Know Your Lore: Goblins and the Bilgewater Cartel

Anne Stickney
A. Stickney|12.12.10

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Know Your Lore: Goblins and the Bilgewater Cartel

The World of Warcraft is an expansive universe. You're playing the game, you're fighting the bosses, you know the how -- but do you know the why? Each week, Matthew Rossi and Anne Stickney make sure you Know Your Lore by covering the history of the story behind World of Warcraft.

Crafty, cunning, ambitious and sometimes completely insane, the goblin race was first introduced to Warcraft players back in Warcraft II as an ally for the Horde. Sometime between Warcraft II and World of Warcraft, the goblins made an about-face and declared themselves completely neutral, siding with neither side in the ongoing Alliance/Horde conflict. With the announcement of Cataclysm's release and the inclusion of goblins as the new Horde race, one of the questions that has consistently popped up time and time again is why a supposedly neutral race would choose to break that stance and ally with one side over another?

It's a good question. Why would a race suddenly rescind on an agreement that by all appearances seems to be profitable? For that matter, why are the goblins so obsessed with profit, anyway? The goblins of Warcraft have a history that goes back much farther than any player simply paying a visit to Booty Bay realizes, and that history has a lot to say about why the goblins are the way they are -- ruthless little mercenaries constantly on the lookout for an easy way to make some gold.

Please note: The following post contains all kinds of spoilers for the Kezan and Lost Isles portions of the Cataclysm expansion, as well as The Shattering by Christie Golden. If you wish to remain unspoiled, turn back, before it's too late!

Origins and history

While the origins of the goblin race aren't really spoken of to outsiders, goblins have been around an incredibly long time -- the first mentions of goblins dates all the way back to the forging of the Dragon Soul just prior to the War of the Ancients ten thousand years ago, and it's indicated that the goblins have been around far longer than that. Much like the tauren and the trolls, it's possible that the goblin race was one of the original races of Azeroth, prior to the Titan's arrival. However, in the new goblin starting area, a creature called the Faceless of the Deep mentions remembering when the goblins were "created" -- suggesting that much like the gnomes, goblins were possibly created by the Titans when Azeroth was "reorganized."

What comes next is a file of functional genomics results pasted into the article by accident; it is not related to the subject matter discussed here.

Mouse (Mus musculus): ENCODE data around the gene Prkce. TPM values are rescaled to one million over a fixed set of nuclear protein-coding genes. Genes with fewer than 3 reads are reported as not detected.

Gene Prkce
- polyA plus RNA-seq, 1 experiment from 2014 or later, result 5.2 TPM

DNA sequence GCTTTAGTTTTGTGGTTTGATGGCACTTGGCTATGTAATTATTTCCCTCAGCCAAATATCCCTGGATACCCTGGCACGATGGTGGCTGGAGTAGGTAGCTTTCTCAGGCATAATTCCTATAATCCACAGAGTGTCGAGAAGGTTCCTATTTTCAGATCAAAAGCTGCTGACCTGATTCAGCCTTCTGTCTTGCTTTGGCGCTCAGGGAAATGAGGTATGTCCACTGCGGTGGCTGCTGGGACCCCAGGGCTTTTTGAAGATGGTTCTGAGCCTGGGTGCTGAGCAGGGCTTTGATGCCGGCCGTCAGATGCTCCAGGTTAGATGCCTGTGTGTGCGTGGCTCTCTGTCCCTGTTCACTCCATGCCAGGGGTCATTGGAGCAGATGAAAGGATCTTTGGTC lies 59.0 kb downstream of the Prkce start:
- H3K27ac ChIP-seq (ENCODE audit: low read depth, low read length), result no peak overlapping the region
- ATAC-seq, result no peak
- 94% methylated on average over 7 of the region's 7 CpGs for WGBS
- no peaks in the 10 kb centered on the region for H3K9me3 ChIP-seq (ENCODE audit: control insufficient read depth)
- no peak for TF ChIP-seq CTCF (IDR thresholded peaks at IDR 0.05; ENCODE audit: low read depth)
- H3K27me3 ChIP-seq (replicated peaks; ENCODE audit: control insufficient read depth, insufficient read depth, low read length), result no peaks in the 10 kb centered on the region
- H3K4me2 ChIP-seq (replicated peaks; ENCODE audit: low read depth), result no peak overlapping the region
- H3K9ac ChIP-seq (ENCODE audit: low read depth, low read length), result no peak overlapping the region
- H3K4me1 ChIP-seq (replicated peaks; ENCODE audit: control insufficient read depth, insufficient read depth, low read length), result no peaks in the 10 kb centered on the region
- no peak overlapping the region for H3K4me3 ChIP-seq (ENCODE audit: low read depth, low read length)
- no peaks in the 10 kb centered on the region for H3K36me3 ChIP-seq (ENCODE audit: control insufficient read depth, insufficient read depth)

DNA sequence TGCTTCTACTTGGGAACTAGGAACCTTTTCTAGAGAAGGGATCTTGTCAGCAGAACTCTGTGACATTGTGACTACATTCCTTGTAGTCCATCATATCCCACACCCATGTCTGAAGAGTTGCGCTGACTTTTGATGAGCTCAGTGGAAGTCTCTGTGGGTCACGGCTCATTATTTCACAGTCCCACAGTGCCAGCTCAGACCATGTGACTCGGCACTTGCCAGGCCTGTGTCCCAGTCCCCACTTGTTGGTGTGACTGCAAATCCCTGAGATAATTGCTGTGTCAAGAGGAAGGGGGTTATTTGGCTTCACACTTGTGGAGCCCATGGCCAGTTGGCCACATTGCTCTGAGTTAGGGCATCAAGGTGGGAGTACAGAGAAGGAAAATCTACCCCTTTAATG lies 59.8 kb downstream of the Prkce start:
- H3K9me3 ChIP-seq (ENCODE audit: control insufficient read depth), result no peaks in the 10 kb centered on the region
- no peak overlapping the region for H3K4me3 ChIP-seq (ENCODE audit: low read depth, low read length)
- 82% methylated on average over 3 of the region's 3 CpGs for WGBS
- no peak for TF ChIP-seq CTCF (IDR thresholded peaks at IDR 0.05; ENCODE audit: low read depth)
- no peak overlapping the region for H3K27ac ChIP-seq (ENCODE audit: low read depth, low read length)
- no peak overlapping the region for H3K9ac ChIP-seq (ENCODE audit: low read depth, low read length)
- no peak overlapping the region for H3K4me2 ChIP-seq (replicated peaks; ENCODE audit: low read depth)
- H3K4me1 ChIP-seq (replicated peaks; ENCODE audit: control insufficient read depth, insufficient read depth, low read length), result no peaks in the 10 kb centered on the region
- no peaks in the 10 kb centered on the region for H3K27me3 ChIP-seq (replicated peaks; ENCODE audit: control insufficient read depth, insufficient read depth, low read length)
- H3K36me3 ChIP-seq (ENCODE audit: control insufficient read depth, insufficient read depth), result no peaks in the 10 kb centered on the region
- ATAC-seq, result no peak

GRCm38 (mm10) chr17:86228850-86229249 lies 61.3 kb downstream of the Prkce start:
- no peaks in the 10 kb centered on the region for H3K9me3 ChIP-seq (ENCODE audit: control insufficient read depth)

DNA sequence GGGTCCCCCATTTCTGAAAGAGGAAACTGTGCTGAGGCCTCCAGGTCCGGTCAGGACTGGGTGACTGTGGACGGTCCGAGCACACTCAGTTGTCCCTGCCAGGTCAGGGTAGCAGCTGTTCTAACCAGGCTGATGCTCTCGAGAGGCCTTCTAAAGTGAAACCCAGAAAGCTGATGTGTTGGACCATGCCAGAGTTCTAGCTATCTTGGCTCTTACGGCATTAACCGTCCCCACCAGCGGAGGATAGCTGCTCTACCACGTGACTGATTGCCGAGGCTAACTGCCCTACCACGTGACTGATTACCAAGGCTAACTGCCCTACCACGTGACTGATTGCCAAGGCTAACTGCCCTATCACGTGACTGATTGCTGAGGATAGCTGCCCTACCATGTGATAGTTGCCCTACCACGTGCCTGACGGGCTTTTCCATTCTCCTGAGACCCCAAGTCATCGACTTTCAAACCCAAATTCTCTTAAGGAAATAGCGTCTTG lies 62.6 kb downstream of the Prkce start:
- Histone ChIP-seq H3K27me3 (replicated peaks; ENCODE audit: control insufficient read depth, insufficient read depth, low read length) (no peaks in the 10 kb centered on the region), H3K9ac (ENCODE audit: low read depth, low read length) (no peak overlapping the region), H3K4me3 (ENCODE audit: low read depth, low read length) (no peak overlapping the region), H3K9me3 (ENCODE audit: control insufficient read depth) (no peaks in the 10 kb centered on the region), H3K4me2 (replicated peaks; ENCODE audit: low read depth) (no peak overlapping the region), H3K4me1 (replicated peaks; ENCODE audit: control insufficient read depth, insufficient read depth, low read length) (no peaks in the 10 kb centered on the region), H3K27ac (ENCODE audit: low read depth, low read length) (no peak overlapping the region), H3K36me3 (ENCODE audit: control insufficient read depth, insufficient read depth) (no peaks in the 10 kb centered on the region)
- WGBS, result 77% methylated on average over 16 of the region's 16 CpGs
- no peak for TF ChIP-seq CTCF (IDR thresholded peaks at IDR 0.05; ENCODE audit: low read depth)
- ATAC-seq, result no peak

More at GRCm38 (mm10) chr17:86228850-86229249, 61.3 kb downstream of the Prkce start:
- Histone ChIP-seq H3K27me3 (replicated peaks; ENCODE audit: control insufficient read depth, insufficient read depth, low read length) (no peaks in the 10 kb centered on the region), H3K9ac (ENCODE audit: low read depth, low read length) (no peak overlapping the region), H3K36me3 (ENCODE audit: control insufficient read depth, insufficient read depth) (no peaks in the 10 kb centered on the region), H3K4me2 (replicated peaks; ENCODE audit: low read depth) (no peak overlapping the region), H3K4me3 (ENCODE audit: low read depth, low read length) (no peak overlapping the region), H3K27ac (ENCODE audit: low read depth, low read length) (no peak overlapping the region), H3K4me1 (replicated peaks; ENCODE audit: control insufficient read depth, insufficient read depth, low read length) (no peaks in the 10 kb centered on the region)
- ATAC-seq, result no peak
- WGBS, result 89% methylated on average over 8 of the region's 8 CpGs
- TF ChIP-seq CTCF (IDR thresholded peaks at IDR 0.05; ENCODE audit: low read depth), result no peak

In Cataclysm, there's a little more light shed on the mysterious origins of the goblins -- originally the goblins weren't terribly bright creatures, and were actually slaves to the troll race that were forced to mine in small, cramped tunnels where the trolls simply could not go. The goblins discovered a strange mineral called kaja'mite, and the trolls promptly began using it for their voodoo rituals, forcing the goblins to continue mining as much of the mineral as they could find. But the kaja'mite had some unexpected side effects -- in handling and mining the material, the goblins were suddenly growing ... smarter.

So smart in fact that they began hoarding the mineral for themselves, fashioning crude weapons and armor out of it and continuing to grow in intelligence. Eventually, the goblins grew smart enough to come up with a plan to take back the island on which they'd been enslaved -- Kezan -- and free themselves from slavery. This plan was so successful that the trolls were quickly overwhelmed and now they were forced to mine the strange mineral for the goblins. The goblins established a large underground city called Undermine, and continued working on their inventions -- which grew progressively more complex and extraordinary over time.

As with all good things, it was not meant to last. Kaja'mite had a finite supply, and the goblins were quickly running out of it. To that end, goblins began to strike out on their own, traveling around the world in search of more of the valuable mineral. Sadly there was none to be found -- and as kaja'mite supplies dwindled, so did the goblin's remarkable intelligence. Without a steady supply of kaja'mite, the goblin's inventions began to falter and decay. Rather than decline into full-on stupidity, the goblin race seems to have evened out for now -- their inventions are functional, but often faulty in design and prone to explosions.